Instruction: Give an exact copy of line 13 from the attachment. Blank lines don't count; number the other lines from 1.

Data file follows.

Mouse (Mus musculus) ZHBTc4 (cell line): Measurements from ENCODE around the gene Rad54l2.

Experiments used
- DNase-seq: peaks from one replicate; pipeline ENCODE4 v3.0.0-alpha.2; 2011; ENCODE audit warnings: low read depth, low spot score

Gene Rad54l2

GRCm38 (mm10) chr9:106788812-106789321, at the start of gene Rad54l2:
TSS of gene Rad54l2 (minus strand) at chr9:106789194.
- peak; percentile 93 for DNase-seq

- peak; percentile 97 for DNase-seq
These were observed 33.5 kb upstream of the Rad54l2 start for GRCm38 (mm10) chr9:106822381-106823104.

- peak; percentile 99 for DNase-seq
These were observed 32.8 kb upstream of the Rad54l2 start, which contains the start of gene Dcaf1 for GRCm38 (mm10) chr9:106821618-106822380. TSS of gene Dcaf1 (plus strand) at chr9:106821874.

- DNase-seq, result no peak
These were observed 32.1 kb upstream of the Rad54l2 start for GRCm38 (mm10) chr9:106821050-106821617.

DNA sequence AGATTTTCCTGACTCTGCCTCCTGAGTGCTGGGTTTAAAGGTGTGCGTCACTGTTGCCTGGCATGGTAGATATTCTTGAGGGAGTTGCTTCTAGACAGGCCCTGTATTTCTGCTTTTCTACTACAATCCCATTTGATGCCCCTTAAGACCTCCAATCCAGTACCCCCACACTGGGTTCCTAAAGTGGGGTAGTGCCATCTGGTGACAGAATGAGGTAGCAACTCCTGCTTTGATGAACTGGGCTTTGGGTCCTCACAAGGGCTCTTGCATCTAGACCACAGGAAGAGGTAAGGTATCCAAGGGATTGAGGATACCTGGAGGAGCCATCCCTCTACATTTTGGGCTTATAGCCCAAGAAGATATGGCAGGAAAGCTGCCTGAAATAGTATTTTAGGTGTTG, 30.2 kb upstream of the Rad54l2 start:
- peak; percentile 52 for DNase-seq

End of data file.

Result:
These were observed 32.1 kb upstream of the Rad54l2 start for GRCm38 (mm10) chr9:106821050-106821617.